FIG. 5 is a simplified isometric view of a modified form of a portion of the system shown generally in FIGS. 1 to 3 similarly mounted on an intake manifold;
FIG. 6 is a similar isometric view of the apparatus shown in FIG. 5, taken from the other side of the unit;
FIG. 7 is an exploded view of the fuel pump, pump motor and tachometer shown in FIG. 3;
FIG. 8 is an enlarged axial vertical sectional view of the carburetor shown in FIG. 2 as mounted in place on a mounting plate with an equalizer valve and flow splitter;
FIG. 9 is a bottom view of the top portion of the equalizer valve shown in FIG. 8;
FIG. 10 is a plan view of the bottom portion of the equalizer valve shown in FIG. 7;
FIG. 11 is an enlarged sectional view of the diaphragm shown in FIG. 8;
FIG. 12 is a plan view of the fuel splitting mechanism shown in FIG. 8;
FIG. 13 is a bottom view of the structure of FIG. 12;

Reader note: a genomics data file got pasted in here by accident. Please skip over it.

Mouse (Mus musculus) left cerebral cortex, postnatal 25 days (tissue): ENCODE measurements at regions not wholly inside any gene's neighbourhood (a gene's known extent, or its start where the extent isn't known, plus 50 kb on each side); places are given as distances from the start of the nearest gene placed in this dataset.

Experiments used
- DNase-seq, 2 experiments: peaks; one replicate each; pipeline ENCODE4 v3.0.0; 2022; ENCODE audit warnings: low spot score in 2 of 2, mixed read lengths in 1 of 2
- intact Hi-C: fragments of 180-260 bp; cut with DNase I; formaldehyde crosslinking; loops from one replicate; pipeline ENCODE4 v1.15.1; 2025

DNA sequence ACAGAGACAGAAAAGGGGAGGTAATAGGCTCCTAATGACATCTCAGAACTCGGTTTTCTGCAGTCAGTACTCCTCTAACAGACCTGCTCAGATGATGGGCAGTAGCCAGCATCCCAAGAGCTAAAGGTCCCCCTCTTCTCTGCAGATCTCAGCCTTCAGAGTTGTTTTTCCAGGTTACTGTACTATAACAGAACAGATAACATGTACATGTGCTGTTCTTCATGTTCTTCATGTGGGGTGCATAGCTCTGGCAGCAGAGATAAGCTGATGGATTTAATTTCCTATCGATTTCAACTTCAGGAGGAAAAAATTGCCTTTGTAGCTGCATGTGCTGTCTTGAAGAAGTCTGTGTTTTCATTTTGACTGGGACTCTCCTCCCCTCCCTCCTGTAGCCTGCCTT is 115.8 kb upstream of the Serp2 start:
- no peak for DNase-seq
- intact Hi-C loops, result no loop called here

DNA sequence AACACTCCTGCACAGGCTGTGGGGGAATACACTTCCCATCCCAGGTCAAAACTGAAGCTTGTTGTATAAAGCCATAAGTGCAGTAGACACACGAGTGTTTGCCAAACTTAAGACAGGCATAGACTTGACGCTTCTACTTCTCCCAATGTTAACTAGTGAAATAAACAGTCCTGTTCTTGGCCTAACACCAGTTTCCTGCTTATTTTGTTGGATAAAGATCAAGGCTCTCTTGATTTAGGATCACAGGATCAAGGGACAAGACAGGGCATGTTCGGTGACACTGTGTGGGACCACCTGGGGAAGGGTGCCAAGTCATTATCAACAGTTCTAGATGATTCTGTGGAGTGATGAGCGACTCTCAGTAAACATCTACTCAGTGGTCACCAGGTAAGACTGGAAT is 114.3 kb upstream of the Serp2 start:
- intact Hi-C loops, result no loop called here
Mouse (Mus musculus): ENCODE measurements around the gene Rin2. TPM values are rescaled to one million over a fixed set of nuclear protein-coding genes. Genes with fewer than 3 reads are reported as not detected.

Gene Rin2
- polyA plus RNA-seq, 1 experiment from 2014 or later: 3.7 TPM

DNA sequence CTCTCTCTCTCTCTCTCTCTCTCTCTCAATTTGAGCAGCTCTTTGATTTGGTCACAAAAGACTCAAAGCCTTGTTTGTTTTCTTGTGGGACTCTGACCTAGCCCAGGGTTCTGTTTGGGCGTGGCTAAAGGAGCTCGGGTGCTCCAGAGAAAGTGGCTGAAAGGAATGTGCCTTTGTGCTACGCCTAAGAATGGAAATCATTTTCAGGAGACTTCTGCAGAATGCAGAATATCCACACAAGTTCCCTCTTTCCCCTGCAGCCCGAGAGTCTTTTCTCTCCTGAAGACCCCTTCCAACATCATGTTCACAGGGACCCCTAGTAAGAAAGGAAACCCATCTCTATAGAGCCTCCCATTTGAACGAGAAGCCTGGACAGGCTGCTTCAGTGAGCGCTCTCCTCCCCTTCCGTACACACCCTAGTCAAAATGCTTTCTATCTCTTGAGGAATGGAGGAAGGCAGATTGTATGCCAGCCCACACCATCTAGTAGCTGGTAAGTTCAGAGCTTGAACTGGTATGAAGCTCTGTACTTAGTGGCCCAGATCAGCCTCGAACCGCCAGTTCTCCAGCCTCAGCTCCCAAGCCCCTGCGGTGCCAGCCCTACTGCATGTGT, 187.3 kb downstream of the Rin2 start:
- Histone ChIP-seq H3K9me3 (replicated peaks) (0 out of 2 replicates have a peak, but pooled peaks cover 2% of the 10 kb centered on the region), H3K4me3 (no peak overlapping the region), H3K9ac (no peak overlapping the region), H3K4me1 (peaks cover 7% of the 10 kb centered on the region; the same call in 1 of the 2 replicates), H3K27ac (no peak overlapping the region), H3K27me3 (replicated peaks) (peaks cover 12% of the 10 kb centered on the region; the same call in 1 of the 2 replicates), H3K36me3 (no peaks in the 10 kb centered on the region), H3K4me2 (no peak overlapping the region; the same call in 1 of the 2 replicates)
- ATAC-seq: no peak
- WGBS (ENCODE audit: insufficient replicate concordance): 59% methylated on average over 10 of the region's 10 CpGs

FIG. 14 is a sectional view of another form of carburetor and flow splitter in accordance with the present invention taken along line 14--14 in FIG. 15;
FIG. 15 is a plan view of the carburetor shown in FIG. 14 with the flow splitting device removed; and
FIG. 16 is a fragmentary isometric view of the carburetor of FIG. 14 showing an internal fuel conduit.
As stated above, the present invention is particularly useful in internal combustion engines having air-fuel control systems wherein fuel is supplied in metered amounts providing a particular desired ratio of air to fuel for engine operation. In such systems, air flow to the intake manifold of the engine is controlled and measured, and air flow rate, usually in conjunction with other parameters, is used to develop a control signal used for providing fuel at the desired air/fuel ratio. Thus, the present invention may be utilized in fuel control systems such as that described in U.S. Pat. No. 3,817,225, issued June 18, 1974 to Jack C. Priegel.
In FIG. 1 there is illustrated very generally an air and fuel control system like that shown by Priegel for supplying an appropriate mixture of air and fuel to the intake manifold of an internal combustion engine, which system has been modified, among other things, to utilize the fuel supply system of the present invention.